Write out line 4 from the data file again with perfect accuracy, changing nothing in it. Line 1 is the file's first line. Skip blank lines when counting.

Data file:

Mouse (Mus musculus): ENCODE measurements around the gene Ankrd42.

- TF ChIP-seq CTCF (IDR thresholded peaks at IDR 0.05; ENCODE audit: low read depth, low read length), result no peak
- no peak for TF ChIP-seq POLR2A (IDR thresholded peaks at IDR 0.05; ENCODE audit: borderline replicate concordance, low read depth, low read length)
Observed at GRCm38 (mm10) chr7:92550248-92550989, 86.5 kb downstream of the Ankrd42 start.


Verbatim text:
Observed at GRCm38 (mm10) chr7:92550248-92550989, 86.5 kb downstream of the Ankrd42 start.